known as brass develops a high resistance to corrosion.
     c) Enhancing the appearance
          i. Pewter, an alloy of tin (97%), antimony and copper is not only hard but also has
               a more beautiful white silvery appearance.
         ii. When copper is mixed with nickel to form cupronickel, an alloy that has an
               attractive silvery, bright appearance is formed which is suitable for making

     Alloy              Composition             Properties               Uses
High carbon steel         99% iron         Strong,hard and high  Making of cutting
                         1% carbon            wear resistance     tools, hammers
                                                                  and chisels
 Stainless steel         80.6% iron           Do not rust and    Making of surgical
                        0.4% carbon         tarnish, strong and   instrument, knives
                       18%chromium                durable         forks and spoons
                         1% nickel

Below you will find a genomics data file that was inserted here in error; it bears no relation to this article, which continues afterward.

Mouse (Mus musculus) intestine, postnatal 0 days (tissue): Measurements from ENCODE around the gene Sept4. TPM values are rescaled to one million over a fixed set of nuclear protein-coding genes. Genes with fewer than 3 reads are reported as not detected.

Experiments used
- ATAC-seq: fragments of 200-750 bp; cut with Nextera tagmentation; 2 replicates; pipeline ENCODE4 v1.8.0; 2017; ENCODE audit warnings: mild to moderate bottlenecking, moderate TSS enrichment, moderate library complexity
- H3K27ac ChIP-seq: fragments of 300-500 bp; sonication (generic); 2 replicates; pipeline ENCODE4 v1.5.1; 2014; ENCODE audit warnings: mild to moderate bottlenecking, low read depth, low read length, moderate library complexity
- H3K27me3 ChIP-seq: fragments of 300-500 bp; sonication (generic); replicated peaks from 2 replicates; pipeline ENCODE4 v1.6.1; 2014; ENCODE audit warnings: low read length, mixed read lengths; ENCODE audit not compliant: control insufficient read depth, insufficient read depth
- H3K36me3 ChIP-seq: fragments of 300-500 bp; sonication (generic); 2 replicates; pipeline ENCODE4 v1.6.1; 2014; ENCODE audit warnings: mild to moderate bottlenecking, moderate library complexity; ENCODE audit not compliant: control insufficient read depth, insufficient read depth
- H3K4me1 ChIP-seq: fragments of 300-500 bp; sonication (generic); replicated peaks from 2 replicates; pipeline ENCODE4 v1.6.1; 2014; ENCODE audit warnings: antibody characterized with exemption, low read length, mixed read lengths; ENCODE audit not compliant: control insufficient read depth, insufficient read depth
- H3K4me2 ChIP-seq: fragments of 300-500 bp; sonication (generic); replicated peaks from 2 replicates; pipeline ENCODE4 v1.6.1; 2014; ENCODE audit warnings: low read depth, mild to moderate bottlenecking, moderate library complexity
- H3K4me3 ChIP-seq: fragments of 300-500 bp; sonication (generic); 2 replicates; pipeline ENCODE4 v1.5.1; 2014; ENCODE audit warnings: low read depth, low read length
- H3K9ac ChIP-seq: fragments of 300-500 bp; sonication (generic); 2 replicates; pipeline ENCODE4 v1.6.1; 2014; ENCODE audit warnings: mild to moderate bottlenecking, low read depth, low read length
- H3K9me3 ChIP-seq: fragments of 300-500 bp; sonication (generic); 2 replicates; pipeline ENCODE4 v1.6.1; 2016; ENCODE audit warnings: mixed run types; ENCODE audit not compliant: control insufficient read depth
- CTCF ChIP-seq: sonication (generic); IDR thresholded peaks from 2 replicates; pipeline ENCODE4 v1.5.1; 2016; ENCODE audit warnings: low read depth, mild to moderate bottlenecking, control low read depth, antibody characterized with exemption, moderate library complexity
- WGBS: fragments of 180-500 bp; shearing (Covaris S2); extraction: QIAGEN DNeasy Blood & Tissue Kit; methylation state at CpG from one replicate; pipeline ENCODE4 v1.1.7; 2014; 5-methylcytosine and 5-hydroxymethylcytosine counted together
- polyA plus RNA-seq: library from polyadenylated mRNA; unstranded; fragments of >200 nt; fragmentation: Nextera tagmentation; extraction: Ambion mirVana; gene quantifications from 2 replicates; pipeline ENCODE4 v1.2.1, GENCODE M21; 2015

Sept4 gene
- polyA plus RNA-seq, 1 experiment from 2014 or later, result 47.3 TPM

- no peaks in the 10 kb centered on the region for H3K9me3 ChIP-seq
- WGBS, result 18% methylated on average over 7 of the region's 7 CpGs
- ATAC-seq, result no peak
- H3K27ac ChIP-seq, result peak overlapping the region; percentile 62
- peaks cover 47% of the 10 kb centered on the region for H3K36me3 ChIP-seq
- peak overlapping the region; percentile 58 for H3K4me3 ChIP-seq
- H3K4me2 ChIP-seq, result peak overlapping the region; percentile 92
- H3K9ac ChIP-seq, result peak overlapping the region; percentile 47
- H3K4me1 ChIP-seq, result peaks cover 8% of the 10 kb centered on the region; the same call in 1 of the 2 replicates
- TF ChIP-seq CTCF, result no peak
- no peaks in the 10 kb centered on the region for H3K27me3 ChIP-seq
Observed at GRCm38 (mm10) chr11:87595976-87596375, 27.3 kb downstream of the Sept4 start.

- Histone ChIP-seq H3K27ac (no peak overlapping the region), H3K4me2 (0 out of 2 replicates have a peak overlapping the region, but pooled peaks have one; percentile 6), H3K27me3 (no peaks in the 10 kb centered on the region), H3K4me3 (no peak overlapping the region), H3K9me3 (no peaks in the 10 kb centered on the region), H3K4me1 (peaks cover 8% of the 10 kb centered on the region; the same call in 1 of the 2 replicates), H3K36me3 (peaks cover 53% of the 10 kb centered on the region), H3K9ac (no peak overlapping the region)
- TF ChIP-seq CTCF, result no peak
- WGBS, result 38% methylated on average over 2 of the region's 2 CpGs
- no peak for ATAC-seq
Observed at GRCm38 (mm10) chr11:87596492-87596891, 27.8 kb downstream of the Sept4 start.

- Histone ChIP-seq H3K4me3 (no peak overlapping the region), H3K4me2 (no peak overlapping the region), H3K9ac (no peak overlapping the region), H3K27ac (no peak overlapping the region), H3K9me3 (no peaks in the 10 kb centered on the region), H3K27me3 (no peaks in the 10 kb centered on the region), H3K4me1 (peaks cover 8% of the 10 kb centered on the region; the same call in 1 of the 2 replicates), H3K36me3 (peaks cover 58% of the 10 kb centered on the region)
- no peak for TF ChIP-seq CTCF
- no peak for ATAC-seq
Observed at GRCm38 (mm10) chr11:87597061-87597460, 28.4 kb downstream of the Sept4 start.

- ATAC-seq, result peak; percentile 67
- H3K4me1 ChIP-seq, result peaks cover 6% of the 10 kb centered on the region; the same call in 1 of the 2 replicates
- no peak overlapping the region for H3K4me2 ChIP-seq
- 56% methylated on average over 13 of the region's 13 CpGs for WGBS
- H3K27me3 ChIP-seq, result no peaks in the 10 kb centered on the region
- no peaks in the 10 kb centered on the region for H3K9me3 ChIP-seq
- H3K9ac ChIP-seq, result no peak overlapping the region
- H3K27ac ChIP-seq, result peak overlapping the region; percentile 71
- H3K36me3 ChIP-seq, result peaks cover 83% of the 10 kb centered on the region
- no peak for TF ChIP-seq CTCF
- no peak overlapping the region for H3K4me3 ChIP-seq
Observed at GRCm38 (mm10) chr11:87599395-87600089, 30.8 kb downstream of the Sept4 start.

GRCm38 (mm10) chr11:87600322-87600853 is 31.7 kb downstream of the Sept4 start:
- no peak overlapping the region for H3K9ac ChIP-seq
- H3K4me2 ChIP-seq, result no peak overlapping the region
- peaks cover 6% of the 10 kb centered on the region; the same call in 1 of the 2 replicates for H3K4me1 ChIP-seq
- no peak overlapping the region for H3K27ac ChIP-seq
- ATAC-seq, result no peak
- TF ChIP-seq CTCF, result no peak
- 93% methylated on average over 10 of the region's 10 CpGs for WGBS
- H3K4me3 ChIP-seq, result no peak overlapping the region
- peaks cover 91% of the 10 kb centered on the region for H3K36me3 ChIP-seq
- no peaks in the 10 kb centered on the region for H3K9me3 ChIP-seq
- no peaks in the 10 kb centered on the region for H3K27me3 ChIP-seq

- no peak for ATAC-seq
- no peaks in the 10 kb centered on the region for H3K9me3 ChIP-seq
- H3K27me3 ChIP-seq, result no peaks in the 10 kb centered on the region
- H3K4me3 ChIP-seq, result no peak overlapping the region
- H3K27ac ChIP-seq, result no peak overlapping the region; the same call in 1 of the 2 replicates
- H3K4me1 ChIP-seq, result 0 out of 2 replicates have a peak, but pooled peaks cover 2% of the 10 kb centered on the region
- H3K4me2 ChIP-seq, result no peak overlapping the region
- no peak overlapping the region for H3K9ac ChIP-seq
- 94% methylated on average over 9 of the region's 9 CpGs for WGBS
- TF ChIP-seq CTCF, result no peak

Brass              70% copper           Hard, do not rust,   Making of
                          30% zinc           bright appearance     ornaments,
                                                                   electrical wiring
                                                                   and plug.
     Bronze             90% copper         Hard, do not corrode  For casting bells,
                          10% tin            easily and durable    medals, swords
                                                                   and statues
     Pewter               90% tin               Ductile and       Making of
                        2.5% copper           malleable, white     ornaments,
                      0.5% antimony         silvery appearance     souvenirs and